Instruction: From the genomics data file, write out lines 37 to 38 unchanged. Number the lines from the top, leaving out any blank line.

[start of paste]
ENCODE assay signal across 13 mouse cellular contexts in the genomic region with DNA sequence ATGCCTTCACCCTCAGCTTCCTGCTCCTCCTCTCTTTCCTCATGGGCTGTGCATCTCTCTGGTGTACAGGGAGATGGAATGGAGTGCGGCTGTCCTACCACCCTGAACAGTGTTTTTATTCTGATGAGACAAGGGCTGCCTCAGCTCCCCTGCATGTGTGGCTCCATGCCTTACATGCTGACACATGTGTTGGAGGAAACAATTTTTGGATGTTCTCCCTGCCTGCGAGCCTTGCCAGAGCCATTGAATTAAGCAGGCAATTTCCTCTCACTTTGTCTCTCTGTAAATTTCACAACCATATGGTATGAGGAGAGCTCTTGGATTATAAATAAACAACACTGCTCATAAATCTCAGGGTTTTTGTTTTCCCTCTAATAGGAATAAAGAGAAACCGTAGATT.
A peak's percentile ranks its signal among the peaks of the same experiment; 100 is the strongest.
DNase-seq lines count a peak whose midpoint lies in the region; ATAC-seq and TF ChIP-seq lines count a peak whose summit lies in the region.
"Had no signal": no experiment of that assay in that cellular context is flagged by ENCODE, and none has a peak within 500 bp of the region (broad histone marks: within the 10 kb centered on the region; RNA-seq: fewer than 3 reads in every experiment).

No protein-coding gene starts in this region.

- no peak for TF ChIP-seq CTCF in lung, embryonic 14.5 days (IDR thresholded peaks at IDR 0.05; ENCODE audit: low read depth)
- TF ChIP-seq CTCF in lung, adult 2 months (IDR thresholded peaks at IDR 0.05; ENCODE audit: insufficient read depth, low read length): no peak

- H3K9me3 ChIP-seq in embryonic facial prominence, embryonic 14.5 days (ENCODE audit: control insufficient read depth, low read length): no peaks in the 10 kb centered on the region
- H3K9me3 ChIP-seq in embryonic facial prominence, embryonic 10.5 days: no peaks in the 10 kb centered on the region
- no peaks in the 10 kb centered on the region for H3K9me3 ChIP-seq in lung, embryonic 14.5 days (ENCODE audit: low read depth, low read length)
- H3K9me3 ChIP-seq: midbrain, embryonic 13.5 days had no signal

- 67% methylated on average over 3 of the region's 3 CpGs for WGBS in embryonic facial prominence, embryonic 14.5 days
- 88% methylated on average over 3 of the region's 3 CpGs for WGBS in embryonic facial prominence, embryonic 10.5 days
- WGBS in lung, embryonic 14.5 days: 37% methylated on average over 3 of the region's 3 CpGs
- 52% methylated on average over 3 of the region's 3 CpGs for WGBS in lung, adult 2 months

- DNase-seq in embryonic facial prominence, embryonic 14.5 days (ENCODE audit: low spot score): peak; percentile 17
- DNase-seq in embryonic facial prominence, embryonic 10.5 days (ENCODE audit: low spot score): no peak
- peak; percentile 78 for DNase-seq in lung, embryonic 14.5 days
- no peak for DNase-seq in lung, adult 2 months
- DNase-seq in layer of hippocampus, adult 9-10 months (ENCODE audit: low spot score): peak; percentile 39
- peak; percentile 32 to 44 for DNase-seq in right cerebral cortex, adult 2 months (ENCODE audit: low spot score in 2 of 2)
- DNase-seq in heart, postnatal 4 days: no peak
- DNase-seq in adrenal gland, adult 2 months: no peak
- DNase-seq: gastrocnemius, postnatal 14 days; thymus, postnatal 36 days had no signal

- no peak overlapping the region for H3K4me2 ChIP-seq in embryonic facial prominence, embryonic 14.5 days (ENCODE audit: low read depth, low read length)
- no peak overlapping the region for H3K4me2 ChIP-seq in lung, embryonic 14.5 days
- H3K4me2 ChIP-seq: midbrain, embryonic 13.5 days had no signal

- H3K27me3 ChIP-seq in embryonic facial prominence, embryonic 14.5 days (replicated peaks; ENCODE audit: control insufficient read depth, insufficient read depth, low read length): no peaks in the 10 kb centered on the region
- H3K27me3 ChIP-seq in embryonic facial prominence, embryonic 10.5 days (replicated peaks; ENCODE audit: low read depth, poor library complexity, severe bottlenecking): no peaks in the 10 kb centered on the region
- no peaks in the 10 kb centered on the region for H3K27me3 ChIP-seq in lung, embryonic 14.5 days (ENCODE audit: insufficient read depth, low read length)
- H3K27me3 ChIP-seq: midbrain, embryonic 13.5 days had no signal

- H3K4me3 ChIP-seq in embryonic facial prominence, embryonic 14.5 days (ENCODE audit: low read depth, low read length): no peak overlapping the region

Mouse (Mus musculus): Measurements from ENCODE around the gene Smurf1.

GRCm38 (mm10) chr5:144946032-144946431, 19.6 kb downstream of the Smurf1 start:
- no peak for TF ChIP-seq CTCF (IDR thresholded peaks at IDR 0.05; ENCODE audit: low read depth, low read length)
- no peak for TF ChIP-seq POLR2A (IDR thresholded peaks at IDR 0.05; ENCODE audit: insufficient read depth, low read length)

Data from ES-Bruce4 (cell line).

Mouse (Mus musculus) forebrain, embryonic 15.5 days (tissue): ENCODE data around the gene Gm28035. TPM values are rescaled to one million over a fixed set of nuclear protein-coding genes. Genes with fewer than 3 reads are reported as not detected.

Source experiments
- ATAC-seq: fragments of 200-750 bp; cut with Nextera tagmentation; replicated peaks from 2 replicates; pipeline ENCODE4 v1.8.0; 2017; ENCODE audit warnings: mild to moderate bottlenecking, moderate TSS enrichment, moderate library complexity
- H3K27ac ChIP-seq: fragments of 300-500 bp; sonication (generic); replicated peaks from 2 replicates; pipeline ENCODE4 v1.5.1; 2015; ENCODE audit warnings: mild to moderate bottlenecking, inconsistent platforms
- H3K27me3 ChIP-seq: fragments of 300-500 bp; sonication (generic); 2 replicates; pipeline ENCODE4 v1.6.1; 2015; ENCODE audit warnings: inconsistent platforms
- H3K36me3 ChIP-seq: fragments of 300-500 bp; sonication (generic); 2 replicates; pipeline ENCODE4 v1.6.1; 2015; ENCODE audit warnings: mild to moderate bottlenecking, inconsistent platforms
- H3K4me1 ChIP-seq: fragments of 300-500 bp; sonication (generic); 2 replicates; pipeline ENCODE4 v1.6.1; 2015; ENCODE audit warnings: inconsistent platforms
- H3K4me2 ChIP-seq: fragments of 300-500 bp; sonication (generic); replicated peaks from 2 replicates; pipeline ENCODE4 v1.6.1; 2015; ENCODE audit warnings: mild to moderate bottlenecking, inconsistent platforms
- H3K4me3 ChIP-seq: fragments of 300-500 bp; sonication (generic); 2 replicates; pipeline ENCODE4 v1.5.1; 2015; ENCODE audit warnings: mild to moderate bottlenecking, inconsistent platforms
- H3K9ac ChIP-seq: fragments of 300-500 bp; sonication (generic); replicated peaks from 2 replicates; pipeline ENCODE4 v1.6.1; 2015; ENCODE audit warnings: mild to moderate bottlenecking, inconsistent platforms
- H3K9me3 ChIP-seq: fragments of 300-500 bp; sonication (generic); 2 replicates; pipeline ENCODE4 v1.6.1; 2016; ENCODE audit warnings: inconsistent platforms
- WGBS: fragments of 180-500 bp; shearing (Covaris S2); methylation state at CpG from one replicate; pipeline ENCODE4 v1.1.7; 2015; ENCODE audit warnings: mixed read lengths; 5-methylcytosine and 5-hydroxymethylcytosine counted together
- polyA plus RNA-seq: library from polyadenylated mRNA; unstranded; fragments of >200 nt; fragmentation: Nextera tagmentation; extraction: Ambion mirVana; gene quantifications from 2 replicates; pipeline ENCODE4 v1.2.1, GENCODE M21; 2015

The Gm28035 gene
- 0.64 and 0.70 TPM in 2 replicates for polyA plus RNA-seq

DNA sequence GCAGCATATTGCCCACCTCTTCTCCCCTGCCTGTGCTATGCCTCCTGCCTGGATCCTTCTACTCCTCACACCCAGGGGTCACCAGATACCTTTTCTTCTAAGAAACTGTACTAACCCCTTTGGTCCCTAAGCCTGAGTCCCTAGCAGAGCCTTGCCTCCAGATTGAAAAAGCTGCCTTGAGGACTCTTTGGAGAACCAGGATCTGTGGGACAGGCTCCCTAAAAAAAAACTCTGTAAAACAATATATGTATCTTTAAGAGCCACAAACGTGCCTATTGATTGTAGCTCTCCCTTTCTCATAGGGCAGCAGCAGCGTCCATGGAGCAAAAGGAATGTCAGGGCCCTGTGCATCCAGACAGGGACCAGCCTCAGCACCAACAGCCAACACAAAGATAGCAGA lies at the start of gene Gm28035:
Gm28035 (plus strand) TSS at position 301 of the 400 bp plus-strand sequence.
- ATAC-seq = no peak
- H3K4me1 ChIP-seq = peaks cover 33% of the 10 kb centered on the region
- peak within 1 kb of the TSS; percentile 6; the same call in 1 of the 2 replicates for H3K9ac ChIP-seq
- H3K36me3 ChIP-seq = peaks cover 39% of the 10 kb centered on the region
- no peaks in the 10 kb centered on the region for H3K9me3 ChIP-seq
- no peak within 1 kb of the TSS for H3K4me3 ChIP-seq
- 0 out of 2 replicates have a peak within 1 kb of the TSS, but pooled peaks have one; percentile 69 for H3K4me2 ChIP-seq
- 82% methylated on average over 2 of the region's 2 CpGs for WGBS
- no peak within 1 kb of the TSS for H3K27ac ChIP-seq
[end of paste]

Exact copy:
Data from ES-Bruce4 (cell line).

Mouse (Mus musculus) forebrain, embryonic 15.5 days (tissue): ENCODE data around the gene Gm28035. TPM values are rescaled to one million over a fixed set of nuclear protein-coding genes. Genes with fewer than 3 reads are reported as not detected.